After Vancouver and Toronto, is the real estate craze about to spread to other parts of the country?
It’s still early days, but according to RBC, Ottawa and Montreal may be starting to show some of the familiar signs.
“Some affordability tensions may be emerging in Ottawa and, to a lesser extent, Montreal,” reads the bank’s latest report on housing affordability.
RBC measures affordability as the share of pre-tax income that a household with middling earnings would have to devote to mortgage costs, property taxes and utilities based on local average housing prices.
That share is a mind-boggling 88 per cent of income in the Vancouver area and an only slightly better 78 per cent in Toronto.
Things aren’t nearly as bad in Ottawa and Montreal yet, with housing costs taking up 39 per cent and 43 per cent of local median incomes respectively. But that may be part of the problem, as both cities appear to be attracting buyers who might have, until recently, had their eyes only on Toronto and Vancouver.
Ottawa has been seeing “a surge of demand from buyers employed in Toronto who have the ability to work remotely, full or part-time,” Royal LePage broker Hanna Browne recently noted in the company’s 2018 real estate market outlook report.
And Montreal is expected to become a magnet for foreign house hunters, especially from Asia, “as new direct travel routes and the foreign buyer taxes implemented in Toronto and Vancouver make it an increasingly attractive option for overseas buyers,” ReMax recently noted in its 2018 forecast.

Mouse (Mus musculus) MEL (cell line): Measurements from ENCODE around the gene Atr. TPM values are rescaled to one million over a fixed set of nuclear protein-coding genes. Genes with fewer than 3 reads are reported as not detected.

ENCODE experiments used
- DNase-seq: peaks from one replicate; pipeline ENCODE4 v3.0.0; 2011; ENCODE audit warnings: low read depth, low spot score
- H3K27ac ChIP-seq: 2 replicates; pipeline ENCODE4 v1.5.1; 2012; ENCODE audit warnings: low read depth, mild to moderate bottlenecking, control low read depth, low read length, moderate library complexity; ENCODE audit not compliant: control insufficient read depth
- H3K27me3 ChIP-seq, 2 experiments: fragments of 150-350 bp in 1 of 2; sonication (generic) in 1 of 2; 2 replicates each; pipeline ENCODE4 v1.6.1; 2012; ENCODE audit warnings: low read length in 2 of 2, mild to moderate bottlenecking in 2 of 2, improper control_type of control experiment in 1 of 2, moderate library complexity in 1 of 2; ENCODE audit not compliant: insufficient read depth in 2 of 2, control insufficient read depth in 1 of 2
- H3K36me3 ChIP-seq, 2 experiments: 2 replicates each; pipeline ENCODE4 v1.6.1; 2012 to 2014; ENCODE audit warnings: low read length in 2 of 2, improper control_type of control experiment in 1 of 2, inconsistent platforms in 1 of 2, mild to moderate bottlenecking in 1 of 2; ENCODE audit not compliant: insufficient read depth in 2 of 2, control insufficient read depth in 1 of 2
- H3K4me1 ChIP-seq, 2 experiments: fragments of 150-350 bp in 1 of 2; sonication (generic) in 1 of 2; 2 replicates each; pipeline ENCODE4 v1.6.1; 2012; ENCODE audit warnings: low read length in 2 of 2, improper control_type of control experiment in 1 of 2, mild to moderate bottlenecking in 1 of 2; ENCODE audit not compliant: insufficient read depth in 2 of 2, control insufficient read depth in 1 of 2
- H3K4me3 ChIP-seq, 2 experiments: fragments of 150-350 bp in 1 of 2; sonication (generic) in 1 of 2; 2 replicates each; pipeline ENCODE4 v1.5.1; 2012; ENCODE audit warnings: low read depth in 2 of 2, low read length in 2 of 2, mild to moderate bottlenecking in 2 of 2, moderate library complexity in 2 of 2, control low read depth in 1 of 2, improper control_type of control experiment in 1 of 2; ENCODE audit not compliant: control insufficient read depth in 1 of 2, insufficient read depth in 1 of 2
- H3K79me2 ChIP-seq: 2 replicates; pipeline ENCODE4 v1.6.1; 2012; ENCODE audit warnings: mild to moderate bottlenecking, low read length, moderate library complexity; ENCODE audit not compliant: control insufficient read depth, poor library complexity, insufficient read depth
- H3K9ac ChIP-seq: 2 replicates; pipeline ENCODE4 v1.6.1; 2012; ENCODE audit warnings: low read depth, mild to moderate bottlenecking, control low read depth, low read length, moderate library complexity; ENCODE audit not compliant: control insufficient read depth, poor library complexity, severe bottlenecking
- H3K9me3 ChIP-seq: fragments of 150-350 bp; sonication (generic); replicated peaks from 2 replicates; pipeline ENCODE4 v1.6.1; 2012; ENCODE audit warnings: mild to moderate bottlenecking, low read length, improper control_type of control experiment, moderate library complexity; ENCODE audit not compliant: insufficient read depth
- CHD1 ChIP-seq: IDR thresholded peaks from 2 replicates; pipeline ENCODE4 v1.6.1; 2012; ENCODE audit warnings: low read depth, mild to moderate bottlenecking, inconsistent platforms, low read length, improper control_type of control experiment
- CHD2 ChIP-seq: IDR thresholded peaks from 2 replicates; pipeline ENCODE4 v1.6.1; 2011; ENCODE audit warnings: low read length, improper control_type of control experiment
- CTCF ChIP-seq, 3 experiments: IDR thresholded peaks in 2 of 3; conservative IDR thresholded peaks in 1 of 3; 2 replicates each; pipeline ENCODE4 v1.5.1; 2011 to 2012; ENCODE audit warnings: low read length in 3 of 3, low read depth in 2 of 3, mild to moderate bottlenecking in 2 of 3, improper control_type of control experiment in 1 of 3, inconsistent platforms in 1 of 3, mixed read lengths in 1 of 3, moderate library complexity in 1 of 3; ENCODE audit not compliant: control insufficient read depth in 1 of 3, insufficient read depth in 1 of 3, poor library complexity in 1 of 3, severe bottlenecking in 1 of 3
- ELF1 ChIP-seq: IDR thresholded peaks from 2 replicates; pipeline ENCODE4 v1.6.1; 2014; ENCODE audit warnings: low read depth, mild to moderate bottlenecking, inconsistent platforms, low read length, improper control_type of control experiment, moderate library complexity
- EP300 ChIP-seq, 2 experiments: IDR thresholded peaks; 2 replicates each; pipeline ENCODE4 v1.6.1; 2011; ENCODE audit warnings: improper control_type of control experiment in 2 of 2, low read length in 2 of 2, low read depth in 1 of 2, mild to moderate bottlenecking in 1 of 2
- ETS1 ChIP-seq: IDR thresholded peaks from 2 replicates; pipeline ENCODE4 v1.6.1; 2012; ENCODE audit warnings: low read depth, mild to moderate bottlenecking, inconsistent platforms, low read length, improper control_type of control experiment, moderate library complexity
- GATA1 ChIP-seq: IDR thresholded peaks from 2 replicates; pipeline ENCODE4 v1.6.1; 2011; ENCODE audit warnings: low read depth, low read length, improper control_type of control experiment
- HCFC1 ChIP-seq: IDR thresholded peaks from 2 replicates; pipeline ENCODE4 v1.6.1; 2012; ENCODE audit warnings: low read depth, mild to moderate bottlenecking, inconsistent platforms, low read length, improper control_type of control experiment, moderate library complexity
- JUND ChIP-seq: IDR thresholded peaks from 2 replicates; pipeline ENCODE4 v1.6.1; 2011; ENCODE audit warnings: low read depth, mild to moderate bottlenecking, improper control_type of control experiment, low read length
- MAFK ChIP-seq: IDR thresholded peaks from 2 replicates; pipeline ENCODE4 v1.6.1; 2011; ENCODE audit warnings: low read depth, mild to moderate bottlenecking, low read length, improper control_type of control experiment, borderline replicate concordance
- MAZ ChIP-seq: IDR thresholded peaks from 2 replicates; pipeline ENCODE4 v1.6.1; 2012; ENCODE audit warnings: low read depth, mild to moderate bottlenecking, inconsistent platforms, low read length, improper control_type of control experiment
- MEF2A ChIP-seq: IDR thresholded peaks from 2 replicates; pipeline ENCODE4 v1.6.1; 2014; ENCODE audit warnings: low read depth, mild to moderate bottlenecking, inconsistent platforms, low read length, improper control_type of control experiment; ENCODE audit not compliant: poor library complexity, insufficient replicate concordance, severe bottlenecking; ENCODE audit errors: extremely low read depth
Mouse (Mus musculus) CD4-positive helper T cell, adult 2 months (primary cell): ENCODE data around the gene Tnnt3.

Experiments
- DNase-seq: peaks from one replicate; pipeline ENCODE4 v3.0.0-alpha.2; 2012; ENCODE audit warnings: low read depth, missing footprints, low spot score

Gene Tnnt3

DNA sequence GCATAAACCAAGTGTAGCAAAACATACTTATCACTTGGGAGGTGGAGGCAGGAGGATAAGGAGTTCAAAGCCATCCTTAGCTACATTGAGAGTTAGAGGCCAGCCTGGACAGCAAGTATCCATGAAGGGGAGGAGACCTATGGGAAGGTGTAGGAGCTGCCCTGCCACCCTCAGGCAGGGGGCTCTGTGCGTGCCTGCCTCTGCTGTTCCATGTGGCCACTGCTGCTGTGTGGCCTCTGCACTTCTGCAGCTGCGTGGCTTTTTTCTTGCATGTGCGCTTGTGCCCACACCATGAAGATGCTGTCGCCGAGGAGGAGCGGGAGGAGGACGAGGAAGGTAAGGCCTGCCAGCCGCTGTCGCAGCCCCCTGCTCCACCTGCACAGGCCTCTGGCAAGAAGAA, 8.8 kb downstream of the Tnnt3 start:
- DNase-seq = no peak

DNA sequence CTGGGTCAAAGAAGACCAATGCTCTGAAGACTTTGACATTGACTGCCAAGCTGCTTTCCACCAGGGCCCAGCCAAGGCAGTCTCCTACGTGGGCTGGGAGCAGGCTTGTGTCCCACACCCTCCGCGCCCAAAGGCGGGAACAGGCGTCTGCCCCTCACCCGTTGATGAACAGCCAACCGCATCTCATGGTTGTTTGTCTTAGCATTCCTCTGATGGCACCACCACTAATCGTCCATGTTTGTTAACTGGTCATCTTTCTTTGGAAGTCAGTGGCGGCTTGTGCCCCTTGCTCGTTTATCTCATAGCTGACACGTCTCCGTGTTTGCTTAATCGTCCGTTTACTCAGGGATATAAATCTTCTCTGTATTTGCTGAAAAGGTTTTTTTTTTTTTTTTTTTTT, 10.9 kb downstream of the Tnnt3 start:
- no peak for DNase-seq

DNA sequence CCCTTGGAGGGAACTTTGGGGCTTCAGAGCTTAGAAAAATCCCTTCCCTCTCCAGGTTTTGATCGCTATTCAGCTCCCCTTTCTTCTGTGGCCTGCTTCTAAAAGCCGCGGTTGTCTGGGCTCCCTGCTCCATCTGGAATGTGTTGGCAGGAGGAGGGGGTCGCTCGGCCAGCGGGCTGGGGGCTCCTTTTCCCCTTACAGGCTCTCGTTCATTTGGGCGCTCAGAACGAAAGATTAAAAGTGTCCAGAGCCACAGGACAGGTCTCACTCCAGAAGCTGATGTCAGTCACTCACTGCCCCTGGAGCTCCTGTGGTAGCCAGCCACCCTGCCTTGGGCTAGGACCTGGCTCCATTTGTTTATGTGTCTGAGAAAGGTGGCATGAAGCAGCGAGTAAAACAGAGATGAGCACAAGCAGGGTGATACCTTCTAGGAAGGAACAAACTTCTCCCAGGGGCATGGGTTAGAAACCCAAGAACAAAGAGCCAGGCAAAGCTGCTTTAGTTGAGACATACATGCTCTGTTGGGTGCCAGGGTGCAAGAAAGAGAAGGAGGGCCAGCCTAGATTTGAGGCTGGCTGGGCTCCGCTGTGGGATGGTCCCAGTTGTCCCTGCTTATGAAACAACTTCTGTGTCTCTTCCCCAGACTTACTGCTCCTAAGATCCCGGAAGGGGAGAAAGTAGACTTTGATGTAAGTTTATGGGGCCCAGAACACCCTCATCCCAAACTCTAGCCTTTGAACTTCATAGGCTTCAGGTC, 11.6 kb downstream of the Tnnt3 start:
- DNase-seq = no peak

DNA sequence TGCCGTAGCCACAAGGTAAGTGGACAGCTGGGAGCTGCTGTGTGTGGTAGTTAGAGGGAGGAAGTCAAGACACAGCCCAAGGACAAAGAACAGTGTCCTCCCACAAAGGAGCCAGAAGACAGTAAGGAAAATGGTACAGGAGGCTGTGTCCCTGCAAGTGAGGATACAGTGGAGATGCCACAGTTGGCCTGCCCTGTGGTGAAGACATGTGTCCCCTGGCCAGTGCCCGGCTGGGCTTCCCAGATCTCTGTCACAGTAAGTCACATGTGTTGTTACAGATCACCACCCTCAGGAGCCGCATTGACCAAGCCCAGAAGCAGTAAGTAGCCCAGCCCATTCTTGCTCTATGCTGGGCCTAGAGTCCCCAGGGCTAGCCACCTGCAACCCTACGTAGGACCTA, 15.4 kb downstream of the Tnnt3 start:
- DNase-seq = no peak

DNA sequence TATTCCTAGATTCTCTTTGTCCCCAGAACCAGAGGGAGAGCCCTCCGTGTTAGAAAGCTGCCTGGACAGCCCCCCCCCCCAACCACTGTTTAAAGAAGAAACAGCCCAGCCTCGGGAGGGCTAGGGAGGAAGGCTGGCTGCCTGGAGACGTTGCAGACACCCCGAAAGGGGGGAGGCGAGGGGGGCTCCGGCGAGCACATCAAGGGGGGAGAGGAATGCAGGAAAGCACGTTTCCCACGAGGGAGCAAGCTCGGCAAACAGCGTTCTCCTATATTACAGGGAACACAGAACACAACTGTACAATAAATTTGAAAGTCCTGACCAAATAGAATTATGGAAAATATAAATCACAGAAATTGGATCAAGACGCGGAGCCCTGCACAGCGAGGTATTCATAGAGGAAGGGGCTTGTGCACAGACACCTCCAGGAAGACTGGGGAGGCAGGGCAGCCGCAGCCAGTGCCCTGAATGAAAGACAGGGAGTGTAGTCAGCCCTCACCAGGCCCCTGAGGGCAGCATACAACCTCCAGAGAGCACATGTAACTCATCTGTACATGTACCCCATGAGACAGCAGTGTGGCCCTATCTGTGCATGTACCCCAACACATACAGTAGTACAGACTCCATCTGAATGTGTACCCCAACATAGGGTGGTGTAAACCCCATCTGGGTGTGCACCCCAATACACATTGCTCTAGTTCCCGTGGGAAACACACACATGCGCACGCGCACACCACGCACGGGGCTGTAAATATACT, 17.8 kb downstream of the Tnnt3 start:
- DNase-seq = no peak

The real estate market of the nation’s capital may have seen the strongest year ever in 2017, noted RBC. Prices haven’t been rising this fast in seven years and sellers are now “calling the shots,” reads the report.
Government dollars are fuelling brisk hiring, which, coupled with a steady flow of housing market refugees from Toronto, is increasing demand for local homes.
Housing costs now take up nearly 40 per cent of local median incomes, the highest level since 1995 and well above the city’s long-run average of 35 per cent, noted RBC.
ReMax sees the city’s average residential rising nine per cent this year to an expected $394,000, up from around $360,000 in 2016. And Royal LePage expects prices to keep climbing in 2018, as a strong regional economy keeps buyers coming to a market where homes for sale are becoming scarcer.
As for the incoming mortgage stress test, it will be “quickly absorbed, limiting impacts on both home sales and prices,” according to Royal LePage.
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Thank a roaring economy and record-low unemployment for the strongest real estate market Montreal has seen “in years—if not ever,” writes RBC.
It doesn’t hurt, of course, that the provincial government, eyeing re-election, has been loosening the purse strings.
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The average residential resale likely rose four per cent in 2017, up from $350,000 to an expected $365,000, according to ReMax.
Housing costs are now approaching 45 per cent of median incomes, up from a long-term average of below 40 per cent, according to RBC.
But ReMax believes Montreal will continue to be a seller’s market next year, despite tighter mortgage rules and the likelihood of rising interest rates.
Indeed, stress tests and marginally more expensive mortgages seem unlikely deterrents for well-heeled foreign buyers snatching up property in Westmount and Ville Mont-Royal.
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